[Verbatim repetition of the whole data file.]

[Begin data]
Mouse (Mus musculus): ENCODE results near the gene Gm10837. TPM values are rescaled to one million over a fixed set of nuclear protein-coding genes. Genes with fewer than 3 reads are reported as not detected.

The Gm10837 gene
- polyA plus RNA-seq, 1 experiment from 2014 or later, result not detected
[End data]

Mouse (Mus musculus): ENCODE results near the gene Gm10837. TPM values are rescaled to one million over a fixed set of nuclear protein-coding genes. Genes with fewer than 3 reads are reported as not detected.

The Gm10837 gene
- polyA plus RNA-seq, 1 experiment from 2014 or later, result not detected